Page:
The Little Ice Age (LIA) was a period of regional cooling, particularly pronounced in the North Atlantic region, that occurred after the Medieval Warm Period.[2] It was not a true ice age of global extent. The term was introduced into scientific literature by François E. Matthes in 1939.[3] The time period has been conventionally defined as extending from the 16th to the 19th centuries,[4][5][6] but some experts prefer an alternative timespan from about 1300[7] to about 1850.[8][9][10]


So you might need to look up the current weather and climate of any specific Alpine location you are considering as the setting for your story. And learn how the "Little Ice Age" climate differed from modern climate.

And you might also want to study how Alpine climate changed during different parts of the Little Ice Age. Emperor Maximilian and elephant Suleiman crossed the Brenner Pass in an era considered to be part of the Little Ice Age. So was the Alpine climate even snowier in the 17th century than in 1551-1552?

Juf is a village in the municipality of Avers in the canton of Grisons, Switzerland. At 2,126 metres (6,975 ft) above sea level, it is historically the highest village with permanent residents in Europe,[1] as well as one of its coldest localities. As of 2016, Juf had a population of 31 inhabitants divided between six families in a concentrated settlement. They were 20 in 1991 and 30 in 2001. The first inhabitants were immigrant Walser who arrived in 1292.

Juf differs from settlements in lower valleys in being well above the tree line, the nearest forest being about 5 kilometres away from the village. As a result, the area experiences a cold and wet climate, classified as an alpine tundra climate (ET), with average temperatures far lower than those of La Brévine, traditionally considered the coldest inhabited place in Switzerland. Snowfalls are possible even during summer.[3]


Juf is a lot higher than the Brenner Pas, and there might be a number of other Swiss settlements higher than the Brenner Pass.

La Brévine is a municipality in the canton of Neuchâtel in Switzerland. It is the largest village of the homonymous valley (Vallée de la Brévine), located a few kilometers aways from its largest lake, the Lac des Taillères. The area is particularly renowned for its microclimate and is often much colder than other nearby locations. For its climatic extremes, La Brévine is nicknamed «Siberia of Switzerland». On 12 January 1987, the local weather station recorded a temperature of −41.8 °C (−43.2 °F), the coldest ever recorded in an inhabited location of Switzerland.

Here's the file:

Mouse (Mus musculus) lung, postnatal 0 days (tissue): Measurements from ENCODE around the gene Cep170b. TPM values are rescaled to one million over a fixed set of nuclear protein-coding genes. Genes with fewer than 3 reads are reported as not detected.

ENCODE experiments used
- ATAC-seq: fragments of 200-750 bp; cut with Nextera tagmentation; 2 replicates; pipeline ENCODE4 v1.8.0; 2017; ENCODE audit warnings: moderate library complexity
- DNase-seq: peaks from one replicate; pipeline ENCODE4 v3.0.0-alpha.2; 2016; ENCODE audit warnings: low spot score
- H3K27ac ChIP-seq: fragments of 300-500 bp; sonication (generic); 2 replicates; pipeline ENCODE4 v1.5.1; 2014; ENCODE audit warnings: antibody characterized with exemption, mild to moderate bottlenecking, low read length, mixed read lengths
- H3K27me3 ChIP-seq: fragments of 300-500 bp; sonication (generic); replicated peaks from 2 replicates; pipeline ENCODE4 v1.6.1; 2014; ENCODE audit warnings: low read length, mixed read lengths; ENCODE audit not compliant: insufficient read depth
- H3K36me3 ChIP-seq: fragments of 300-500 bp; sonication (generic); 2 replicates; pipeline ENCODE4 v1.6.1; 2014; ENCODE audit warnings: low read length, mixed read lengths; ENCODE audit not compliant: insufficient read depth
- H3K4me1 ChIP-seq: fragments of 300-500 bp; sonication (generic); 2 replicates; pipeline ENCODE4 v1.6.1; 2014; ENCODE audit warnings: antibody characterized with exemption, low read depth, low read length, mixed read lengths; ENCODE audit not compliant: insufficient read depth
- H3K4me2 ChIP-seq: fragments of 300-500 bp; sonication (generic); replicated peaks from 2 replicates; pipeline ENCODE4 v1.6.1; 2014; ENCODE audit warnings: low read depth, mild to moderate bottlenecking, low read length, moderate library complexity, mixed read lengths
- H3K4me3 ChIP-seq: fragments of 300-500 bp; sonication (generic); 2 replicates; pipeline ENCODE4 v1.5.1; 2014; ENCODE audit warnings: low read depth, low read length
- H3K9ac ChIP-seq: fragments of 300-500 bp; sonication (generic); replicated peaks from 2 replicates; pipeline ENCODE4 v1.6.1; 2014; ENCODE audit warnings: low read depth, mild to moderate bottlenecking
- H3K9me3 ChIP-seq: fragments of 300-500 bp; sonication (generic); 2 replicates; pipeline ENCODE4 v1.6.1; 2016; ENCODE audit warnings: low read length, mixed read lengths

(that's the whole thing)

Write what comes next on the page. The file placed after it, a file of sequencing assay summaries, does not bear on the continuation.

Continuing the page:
La Brevine has an elevation of 1,043 meters or 3,422 feet, lower than the Brenner Pass, but its colder microclimate might make it snowbound even when the Brenner pass is open for travel.

Trepalle is a village (the highest in Italy) in the Italian Alps, a frazione of Livigno, Lombardy. It is considered to be the village located at the highest altitude in Europe (2,069 m or 6,788 ft at the parish church, with the village stretching up to the Passo d'Eira, at 2,209 m or 7,247 ft). Some argue instead that the village of Juf in Switzerland (at 2,126 m or 6,975 ft) is Europe's highest with permanent population, although the same maybe claimed by the Georgian village Ushguli located between 2100 m and 2200 m in Caucasus mountains.



When in the Alps, use an alpenhorn.

The alpenhorn is a 3.5 meter long horn. I'm told that being made out of wood makes it a brass instrument. Wikipedia has an article that displays the lowest note, but I'm not sure how many Hz that is - still, it is obviously a low-pitched sound that will carry a long way. It could communicate from villages to the mountains above - not just to call shepherds, but also to call cows.

Assuming villages are typically on low points near water, I doubt you can use it effectively to communicate between villages separated by tall mountains, but otherwise the sound can be heard over three miles away. If there's anyone on a mountaintop to relay (perhaps a military observation post?) the network should be fairly effective.

Depending on your scenario, you may also want to look further into "infrasound". The odd thing about infrasound is that most people react to it at some level, but only a few of us actually hear it. I don't know what possibilities exist with these or related instruments if you have the right people listening.

  • $\begingroup$ This would, of course, require a code and limit the messages severely. $\endgroup$
    – Mary
    Jun 13, 2022 at 0:04
  • $\begingroup$ @Mary - I'll admit a classic African talking drum seems better in several ways. It can mimic the vowels and prosody of speech, which leads organically to a code in which single words are extended into recognizable (with vowels only) phrases. But it's not an Alpendrum. Honestly I know nothing about pre-radio "Morse codes"; they seem like they would be obvious for any sort of horn or heliograph, but you'd have to decide if they're anachronistic. $\endgroup$ Jun 13, 2022 at 0:12
  • $\begingroup$ Nah, horns like that are only good for emergency signals - I need the villagers to be (or NOT be) able to send out much more sophisticated messages. $\endgroup$ Jun 13, 2022 at 0:38
  • $\begingroup$ @SinustheTentacular ?? Any code that can represent letters or words should be able to send a longer message than a pigeon could carry. $\endgroup$ Jun 13, 2022 at 1:03
  • $\begingroup$ @MikeSerfas: Pigeons could carry microfilm, or whole letters written in tiny script. There's no record of alpenhorns or similar devices being used with any kind of precursor to Morse code. $\endgroup$ Jun 13, 2022 at 9:23